INTERVIEW: Brave Exhibitions | NARC. | Reliably Informed | Music and Creative Arts News for Newcastle and the North East

Narc. Magazine Online

Reliably informed

Image: Mykki Blanco

There have been three Brave Exhibition festivals thus far, two before The Awfulness, and one this time last year when we were all emerging, pale and anxious, from our own personal lockdown hell. They were all rightly acclaimed, last year’s especially so for its diverse and inclusive bill that largely eschewed blokey guitar bands in favour of laptop acts, a strong showing for female and queer artists and a general sense of new possibilities. The festival is largely the work of Joel Thomson and it started back when he booked the bands for The Cluny, continuing once he’d branched out on his own as a promoter under the F54 banner.

This year, rather than a festival taking place at The Cluny over a single weekend, Brave Exhibitions is spread across the month of November (and a little bit of December) at various venues in Newcastle and Sunderland. Thomson explains that this new approach is a response to the prevailing circumstances and mood. “Asking our customers to spend a full weekend in one place seemed like too much of a stretch at this point in time. We felt we needed to adapt to the major economic turmoil and a cost-of-living crisis that is very real in this part of the country. So while a full Brave Exhibitions festival wasn’t practical this year, a busy November means that we’ve been able to pull together a programme of great gigs under the BE banner.”

a busy November means that we’ve been able to pull together a programme of great gigs under the BE banner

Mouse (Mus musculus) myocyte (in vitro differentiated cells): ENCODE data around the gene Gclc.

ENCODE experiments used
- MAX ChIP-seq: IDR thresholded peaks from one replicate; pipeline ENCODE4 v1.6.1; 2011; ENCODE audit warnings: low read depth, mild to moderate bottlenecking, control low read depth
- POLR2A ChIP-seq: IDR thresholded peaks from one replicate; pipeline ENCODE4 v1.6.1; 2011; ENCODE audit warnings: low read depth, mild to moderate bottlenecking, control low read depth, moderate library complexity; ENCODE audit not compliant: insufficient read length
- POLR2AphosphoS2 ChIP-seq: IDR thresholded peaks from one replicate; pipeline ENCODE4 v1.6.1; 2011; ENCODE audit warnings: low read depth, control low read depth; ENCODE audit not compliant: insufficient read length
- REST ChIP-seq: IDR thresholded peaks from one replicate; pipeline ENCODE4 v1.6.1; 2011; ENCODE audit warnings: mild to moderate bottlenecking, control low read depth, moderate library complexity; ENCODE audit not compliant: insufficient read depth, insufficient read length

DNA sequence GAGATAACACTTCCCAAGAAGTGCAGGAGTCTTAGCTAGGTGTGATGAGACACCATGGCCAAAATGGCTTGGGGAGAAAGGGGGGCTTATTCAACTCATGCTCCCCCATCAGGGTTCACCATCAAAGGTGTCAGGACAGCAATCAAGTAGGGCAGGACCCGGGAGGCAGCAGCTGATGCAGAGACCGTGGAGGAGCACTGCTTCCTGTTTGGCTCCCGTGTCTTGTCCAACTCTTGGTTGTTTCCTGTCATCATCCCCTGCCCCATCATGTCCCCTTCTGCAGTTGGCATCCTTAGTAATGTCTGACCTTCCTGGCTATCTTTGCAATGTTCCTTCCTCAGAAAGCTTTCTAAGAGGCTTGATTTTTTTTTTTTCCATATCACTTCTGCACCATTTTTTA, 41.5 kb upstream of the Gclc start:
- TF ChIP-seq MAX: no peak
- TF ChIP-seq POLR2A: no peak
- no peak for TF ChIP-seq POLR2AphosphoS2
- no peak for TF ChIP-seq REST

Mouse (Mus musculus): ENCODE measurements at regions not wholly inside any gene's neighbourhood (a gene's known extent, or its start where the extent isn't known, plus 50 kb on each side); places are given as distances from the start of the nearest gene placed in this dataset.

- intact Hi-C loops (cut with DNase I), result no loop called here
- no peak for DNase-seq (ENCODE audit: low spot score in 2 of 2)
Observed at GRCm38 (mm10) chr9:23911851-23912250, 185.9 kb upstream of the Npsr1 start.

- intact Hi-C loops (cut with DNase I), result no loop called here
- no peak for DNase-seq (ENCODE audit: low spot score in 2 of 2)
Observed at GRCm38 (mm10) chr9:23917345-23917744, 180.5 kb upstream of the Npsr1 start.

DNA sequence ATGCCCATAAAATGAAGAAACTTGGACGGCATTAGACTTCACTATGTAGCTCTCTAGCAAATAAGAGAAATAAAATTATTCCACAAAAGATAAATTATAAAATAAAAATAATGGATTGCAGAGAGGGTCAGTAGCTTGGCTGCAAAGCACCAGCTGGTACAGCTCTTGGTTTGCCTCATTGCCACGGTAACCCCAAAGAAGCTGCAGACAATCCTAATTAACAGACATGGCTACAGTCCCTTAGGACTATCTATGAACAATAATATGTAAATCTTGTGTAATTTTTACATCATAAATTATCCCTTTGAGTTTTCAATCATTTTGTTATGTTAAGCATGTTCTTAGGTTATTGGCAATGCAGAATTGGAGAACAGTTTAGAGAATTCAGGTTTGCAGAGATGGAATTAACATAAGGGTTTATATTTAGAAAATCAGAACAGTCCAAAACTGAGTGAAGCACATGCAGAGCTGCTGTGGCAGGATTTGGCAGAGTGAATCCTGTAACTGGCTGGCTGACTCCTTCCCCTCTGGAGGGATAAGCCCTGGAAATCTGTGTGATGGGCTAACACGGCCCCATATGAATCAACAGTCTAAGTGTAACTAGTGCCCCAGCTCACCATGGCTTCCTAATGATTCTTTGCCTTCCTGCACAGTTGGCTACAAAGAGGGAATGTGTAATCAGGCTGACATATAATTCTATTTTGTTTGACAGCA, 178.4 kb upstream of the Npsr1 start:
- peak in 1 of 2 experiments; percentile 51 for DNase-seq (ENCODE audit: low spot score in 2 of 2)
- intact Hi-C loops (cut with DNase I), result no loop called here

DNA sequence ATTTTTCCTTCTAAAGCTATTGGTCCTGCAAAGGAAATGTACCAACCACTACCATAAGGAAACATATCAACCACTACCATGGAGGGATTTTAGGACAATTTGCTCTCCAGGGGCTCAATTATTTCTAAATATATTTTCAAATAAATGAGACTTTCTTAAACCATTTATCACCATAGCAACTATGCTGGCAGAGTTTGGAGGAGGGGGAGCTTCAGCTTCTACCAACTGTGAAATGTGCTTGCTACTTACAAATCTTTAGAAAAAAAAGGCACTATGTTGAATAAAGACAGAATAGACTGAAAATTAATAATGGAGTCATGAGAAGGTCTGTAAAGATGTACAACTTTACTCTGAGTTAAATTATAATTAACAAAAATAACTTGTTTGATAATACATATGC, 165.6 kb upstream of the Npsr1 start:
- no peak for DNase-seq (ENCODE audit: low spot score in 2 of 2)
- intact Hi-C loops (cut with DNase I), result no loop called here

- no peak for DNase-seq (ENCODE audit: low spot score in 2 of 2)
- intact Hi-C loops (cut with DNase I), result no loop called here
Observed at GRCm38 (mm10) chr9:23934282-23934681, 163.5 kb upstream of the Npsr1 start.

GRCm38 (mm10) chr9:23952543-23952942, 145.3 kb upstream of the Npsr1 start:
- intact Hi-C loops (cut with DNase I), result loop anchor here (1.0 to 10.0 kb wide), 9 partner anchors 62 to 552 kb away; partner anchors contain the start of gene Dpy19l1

What Thomson wasn’t able to foresee when building this programme was that the Low gig at the Boiler Shop – which very much felt like the centrepiece of the festival – would be cancelled as Mimi Parker from the band deals with treatment for cancer. Nonetheless, the twelve remaining gigs build on strengths of last year’s festival, focusing on two central weekends with a couple of gigs either side.

Things kick off with a show from Liverpool pop/R&B artist Jetta who plays The Cluny on Sunday 6th November, before the first big weekend of gigs the following week. On Friday 11th, upcoming indie outfit The Bug Club play The Cluny, while the fierce feminist Russian punk happening that is Pussy Riot play Cluny 2; down at Zerox, you’ll find psych sisterhood ĠENN, who doubtless picked up some new fans at last year’s BE. On Saturday 12th the mighty Part Chimp – also veterans of Brave Exhibitions past – play The Cluny with Ghum and local supergroup Irked in support, while Derry punk outfit are at Zerox supported by Tin Ribs. The weekend wraps up with AO Gerber at The Cumberland Arms on Sunday 13th, the LA singer-songwriter stopping off in Newcastle as part of a short UK tour.

Anthemic but inventive Chicago trio DEHD kick off weekend two with a show at Pop Recs Ltd. in Sunderland on Friday 18th November, with Teesside ragers Benefits in the same venue the following night supported by the wonderful Straight Girl. Manchester rapper Algernon Cornelius is at Zerox on Sunday 20th, and NYC indie outfit Widowspeak wrap up the weekend back at Pop Recs Ltd. on Monday 21st with support from Night Shop. Finally, Brave Exhibitions has pulled off a coup by getting the remarkable Mykki Blanco to play The Cluny on Monday 5th December, bringing the run of Brave Exhibitions show to a magnificent close with their intense and funky, powerful and political take on hip-hop and R&B.

Like this story? Share it!

Subscribe to our mailout